An international medical aid group says donors around the world are cutting back on AIDS funding, hurting the fight against the epidemic.
Doctors Without Borders says major international donors including the United States, the World Bank, and the Global Fund have decided to cap or cut spending.
The group says the moves risk undermining years of positive achievement in battling AIDS and will cause many more unnecessary deaths.
The report, released Thursday, is based on data collected from eight sub-Saharan African countries.
Doctors Without Borders says the cuts are already affecting places like South Africa, Uganda, and the Democratic Republic of Congo. In Congo, it says, the number of new patients able to start life-saving antiretroviral treatment has dropped dramatically.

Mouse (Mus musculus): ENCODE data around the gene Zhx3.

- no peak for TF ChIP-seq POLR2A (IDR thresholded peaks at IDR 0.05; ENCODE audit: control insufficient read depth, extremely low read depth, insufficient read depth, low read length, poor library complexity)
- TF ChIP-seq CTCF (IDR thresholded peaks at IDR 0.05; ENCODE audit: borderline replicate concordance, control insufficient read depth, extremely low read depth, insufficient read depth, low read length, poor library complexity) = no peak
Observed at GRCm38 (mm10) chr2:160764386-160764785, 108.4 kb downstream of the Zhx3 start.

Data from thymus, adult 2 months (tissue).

The group says because the treatment for AIDS is lifelong, fighting the disease requires stable commitments and sustainable funding from donors.
It says donors are citing the global recession as a reason for cutbacks.
The group says in the United States, the President's Emergency Plan for AIDS relief has reduced its budget for the purchase of antiretrovirals in 2009 and 2010, and also introduced a freeze on its overall HIV/AIDS budget.
Some information for this report was provided by AP and Reuters.